Background: MS patients of African ancestry have a more aggressive disease course than white patients and could be resistant to interferon-beta (INFB).
Methods: We studied the impact of INFB in treatment-naive Afro-Caribbean (AC) with clinically definite MS using our European Database for Multiple Sclerosis (EDMUS) (2003-2010). Main outcome measures were annual relapse rate after 2 years of treatment, proportion of exacerbation-free subjects 48 weeks after initiating INFB, and time to first relapse.
Results: 76 AC-MS (59F/17M) were identified. Annual relapse rate of 1.29 decreased to 0.83 (-35.6%) after 2 years of treatment. The proportion of relapse-free patients at 48 weeks was 46.2%. Median time to first relapse was 52 weeks.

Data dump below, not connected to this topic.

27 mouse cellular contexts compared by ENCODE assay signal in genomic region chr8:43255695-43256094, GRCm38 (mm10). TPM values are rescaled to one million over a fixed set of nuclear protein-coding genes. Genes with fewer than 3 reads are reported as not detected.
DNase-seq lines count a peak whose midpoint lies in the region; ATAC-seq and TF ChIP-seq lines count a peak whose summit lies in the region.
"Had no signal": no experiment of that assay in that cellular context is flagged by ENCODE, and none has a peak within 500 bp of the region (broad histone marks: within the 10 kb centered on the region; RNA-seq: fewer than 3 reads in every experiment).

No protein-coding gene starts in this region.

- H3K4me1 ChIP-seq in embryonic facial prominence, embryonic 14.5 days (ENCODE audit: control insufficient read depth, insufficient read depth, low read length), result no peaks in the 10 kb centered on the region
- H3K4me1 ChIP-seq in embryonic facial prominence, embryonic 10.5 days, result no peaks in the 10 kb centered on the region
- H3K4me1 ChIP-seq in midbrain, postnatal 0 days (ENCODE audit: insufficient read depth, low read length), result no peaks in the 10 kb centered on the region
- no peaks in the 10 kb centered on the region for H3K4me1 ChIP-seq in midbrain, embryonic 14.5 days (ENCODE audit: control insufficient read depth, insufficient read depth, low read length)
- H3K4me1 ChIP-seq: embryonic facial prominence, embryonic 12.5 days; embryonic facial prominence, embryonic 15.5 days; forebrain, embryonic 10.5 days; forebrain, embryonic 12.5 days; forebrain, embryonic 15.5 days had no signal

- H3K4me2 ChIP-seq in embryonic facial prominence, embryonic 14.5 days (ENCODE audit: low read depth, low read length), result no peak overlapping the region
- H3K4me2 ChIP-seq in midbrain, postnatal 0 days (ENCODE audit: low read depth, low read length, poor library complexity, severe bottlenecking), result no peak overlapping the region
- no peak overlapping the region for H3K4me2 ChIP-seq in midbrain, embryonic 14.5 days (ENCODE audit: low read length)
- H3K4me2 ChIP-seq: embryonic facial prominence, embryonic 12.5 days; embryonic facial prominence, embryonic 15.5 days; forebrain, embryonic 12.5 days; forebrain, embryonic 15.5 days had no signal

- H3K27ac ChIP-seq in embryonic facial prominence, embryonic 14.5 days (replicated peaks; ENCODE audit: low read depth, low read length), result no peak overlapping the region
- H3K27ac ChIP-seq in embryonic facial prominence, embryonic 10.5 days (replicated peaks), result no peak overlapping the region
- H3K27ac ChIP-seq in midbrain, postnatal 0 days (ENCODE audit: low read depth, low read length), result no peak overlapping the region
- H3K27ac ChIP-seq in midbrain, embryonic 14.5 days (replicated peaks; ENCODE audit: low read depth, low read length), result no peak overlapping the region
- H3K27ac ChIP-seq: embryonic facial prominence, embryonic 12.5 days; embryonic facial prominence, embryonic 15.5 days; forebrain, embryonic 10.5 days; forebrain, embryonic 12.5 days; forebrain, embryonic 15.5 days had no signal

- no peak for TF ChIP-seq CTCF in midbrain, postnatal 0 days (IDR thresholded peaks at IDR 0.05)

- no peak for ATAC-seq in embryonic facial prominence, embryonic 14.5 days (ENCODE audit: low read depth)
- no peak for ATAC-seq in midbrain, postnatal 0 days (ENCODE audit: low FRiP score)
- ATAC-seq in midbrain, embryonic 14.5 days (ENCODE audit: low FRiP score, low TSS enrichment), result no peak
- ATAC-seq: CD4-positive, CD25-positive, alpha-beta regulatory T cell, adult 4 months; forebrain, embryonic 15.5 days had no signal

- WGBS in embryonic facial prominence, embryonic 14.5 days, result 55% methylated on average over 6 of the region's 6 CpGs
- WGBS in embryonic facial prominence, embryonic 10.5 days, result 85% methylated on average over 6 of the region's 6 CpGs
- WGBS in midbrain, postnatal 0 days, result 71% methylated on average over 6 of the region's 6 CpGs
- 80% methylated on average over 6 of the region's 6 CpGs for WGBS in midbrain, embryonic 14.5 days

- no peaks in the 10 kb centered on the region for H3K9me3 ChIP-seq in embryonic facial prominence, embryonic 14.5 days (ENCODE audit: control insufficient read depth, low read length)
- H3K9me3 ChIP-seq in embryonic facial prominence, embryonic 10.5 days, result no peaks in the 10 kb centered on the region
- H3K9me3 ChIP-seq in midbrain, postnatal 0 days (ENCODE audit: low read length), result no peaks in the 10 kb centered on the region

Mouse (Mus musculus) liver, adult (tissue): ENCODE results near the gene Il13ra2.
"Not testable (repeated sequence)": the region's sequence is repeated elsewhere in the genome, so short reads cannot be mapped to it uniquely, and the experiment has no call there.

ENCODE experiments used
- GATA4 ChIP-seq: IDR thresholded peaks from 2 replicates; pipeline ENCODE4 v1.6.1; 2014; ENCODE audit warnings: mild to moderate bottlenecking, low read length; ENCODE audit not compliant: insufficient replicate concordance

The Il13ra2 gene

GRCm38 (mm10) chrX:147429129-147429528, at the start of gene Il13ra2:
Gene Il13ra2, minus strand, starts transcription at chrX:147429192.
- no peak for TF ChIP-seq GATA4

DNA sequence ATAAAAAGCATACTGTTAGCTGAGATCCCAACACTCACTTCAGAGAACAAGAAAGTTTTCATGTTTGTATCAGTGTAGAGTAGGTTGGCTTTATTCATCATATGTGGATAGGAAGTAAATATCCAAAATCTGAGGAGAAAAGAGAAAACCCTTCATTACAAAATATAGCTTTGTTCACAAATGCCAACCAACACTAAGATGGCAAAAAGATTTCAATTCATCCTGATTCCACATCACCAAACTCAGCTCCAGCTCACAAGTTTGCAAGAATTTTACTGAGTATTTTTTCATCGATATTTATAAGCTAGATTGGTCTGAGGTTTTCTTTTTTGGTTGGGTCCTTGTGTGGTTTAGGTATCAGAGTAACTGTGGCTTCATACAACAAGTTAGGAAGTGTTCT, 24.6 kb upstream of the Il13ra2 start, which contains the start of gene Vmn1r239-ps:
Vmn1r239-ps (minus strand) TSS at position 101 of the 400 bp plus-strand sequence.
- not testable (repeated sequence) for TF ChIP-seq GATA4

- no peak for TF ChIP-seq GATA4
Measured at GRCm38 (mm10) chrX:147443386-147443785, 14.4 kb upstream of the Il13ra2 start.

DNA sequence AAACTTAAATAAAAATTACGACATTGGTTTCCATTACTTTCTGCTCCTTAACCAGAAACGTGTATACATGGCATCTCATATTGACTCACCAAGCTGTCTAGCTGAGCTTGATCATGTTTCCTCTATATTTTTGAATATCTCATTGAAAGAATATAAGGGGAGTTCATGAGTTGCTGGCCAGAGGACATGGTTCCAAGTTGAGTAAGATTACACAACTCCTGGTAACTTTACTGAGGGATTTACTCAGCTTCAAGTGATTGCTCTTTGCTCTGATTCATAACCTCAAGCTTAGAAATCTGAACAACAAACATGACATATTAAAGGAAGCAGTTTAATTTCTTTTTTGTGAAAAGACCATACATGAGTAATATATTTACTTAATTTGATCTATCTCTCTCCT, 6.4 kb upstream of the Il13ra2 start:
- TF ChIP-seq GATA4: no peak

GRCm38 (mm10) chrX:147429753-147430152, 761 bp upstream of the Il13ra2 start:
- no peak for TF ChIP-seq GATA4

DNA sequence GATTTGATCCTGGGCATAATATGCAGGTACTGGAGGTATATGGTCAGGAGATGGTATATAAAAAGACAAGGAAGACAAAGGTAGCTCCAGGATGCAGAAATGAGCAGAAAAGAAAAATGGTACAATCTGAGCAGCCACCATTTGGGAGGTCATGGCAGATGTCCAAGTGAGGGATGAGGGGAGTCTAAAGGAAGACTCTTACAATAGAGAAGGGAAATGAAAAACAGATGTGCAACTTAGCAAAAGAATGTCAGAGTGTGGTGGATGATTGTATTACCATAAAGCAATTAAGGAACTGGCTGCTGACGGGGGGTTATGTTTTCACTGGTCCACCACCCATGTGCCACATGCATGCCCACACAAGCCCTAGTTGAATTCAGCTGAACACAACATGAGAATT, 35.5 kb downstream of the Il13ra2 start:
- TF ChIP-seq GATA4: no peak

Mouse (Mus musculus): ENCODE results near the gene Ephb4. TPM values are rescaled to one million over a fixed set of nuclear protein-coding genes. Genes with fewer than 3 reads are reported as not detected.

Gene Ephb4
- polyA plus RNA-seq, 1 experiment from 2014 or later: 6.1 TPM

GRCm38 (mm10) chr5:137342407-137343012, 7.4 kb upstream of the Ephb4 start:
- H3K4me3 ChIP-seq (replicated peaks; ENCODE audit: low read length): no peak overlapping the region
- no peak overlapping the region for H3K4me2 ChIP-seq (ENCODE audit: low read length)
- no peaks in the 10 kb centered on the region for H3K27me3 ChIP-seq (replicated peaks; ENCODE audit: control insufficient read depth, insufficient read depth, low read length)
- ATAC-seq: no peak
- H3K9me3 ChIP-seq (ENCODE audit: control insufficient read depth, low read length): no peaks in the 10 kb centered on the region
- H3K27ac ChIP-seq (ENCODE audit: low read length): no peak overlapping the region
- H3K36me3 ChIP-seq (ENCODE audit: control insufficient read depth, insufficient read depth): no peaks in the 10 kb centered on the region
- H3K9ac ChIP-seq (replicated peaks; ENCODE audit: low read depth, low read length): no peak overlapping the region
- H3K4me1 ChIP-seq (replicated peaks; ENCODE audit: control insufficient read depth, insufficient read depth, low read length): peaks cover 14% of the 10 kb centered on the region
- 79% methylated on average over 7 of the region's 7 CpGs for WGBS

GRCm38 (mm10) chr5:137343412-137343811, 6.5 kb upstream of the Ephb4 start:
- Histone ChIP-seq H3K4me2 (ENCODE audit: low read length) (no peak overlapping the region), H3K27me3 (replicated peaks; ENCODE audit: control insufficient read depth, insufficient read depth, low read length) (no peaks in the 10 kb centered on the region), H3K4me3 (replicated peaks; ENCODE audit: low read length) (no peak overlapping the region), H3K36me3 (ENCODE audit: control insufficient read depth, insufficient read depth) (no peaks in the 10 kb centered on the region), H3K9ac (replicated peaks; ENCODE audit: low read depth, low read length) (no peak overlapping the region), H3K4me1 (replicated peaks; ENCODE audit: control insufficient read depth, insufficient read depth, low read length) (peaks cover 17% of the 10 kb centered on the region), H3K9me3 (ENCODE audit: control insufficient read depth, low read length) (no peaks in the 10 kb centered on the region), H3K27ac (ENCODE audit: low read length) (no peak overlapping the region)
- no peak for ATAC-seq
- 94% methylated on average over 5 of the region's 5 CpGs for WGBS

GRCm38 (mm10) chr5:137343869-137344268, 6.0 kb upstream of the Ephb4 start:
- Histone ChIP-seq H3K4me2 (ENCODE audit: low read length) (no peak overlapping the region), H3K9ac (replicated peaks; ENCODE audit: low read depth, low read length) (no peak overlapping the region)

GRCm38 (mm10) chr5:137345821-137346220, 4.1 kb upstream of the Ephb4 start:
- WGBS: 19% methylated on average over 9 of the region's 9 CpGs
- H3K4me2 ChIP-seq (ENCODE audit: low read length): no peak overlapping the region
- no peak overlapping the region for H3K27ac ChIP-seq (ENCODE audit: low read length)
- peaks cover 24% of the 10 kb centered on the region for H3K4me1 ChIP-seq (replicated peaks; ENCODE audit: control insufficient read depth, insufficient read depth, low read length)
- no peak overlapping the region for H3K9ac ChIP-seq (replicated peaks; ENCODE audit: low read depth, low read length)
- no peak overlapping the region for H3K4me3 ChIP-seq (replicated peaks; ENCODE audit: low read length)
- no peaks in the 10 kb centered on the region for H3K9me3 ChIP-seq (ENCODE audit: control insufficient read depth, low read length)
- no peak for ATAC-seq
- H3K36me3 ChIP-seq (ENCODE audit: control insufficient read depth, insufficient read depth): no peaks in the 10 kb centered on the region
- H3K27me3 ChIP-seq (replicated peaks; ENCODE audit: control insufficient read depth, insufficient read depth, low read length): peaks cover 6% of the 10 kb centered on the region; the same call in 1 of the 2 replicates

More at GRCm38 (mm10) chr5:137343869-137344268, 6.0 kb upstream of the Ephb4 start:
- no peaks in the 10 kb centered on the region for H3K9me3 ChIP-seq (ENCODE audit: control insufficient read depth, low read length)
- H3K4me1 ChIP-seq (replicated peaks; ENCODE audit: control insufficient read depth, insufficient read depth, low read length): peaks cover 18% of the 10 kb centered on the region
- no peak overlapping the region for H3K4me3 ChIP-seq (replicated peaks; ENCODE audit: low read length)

Conclusion: INFB is not strong enough to control AC-MS patients in many cases which is problematic in a population of worse MS prognosis.
"These results need to be confirmed; we have a lot of Afro-Caribbeans living in the UK and the second and third generation, or the offspring of the original migrant population, are at high-risk of MS."
"In London, and other areas of the country, there are large numbers of Afro-Caribbeans on IFN-beta. The message is simple; if you are IFN-beta and having break-through disease it is time to switch to something else."